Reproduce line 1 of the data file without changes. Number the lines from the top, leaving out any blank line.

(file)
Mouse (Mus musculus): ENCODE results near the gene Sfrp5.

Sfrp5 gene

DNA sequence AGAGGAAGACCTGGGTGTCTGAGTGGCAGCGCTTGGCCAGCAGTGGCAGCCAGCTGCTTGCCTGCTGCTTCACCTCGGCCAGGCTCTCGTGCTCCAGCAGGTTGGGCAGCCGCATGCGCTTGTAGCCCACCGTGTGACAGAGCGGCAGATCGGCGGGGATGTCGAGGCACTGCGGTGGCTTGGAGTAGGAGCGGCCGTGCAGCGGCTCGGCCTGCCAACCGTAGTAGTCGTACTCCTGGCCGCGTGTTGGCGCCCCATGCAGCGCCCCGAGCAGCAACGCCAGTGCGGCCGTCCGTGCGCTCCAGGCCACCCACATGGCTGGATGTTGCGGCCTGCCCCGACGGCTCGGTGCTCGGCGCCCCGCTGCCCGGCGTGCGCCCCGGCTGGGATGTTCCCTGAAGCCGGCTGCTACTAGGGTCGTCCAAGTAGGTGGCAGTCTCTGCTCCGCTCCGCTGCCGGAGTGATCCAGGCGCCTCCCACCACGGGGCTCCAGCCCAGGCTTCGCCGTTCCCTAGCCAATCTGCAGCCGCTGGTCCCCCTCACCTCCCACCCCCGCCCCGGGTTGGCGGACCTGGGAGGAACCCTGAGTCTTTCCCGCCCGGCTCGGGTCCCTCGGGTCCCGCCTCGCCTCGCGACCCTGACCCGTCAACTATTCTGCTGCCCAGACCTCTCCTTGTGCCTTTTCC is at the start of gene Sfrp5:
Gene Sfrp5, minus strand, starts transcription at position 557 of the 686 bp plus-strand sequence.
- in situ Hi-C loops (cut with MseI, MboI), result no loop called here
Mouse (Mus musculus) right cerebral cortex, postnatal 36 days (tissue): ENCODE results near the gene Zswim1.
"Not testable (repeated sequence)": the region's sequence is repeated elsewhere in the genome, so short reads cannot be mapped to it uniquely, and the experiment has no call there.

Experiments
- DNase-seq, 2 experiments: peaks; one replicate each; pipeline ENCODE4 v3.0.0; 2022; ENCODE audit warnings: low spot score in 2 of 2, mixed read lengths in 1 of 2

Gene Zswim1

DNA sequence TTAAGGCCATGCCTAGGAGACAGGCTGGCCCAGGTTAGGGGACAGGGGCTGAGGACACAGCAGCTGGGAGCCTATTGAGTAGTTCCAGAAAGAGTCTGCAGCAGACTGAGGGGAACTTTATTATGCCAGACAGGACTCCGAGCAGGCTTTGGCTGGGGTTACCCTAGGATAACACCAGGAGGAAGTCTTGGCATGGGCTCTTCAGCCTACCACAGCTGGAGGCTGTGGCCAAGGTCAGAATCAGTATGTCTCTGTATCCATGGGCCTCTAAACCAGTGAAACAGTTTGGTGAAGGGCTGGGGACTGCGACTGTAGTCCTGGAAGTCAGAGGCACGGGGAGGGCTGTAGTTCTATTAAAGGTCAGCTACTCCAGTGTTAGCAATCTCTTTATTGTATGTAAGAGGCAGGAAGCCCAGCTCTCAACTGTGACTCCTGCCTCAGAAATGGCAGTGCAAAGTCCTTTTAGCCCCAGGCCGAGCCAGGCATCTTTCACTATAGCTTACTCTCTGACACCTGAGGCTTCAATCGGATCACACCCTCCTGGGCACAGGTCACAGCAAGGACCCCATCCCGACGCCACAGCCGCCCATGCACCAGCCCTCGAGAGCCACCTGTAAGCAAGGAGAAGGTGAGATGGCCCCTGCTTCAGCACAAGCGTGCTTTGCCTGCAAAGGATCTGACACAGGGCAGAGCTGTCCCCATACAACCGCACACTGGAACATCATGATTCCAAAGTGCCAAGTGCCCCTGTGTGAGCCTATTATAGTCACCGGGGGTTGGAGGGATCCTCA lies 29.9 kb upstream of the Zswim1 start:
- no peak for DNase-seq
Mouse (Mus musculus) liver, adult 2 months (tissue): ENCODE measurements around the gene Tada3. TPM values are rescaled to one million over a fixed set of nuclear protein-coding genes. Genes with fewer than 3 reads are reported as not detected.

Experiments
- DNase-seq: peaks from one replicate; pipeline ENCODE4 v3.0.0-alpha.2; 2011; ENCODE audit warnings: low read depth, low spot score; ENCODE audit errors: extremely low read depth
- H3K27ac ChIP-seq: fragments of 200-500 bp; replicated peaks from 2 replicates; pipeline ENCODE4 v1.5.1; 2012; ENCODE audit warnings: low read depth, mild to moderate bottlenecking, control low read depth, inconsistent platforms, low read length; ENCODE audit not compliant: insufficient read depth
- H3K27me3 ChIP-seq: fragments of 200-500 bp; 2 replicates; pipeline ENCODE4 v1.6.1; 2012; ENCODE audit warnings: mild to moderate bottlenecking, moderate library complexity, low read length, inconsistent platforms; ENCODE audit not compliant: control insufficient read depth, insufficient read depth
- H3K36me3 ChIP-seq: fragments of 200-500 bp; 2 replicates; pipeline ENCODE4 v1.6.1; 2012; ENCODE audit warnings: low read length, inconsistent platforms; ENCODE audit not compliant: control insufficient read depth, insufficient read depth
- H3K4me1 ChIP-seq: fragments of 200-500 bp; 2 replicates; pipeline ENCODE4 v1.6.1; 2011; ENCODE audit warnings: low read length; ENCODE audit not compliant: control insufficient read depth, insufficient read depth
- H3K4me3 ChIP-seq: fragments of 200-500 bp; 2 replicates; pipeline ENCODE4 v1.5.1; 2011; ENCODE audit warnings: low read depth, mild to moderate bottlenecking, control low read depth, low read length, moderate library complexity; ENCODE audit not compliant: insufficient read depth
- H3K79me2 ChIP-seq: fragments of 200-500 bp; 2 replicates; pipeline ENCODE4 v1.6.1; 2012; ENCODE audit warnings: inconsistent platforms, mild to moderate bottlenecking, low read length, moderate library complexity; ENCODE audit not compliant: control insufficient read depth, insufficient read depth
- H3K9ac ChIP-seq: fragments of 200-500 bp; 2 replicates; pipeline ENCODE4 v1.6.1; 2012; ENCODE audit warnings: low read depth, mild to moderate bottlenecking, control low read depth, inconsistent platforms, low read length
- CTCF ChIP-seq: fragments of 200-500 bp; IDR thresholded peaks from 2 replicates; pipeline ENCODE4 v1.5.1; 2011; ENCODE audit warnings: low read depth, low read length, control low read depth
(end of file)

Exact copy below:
Mouse (Mus musculus): ENCODE results near the gene Sfrp5.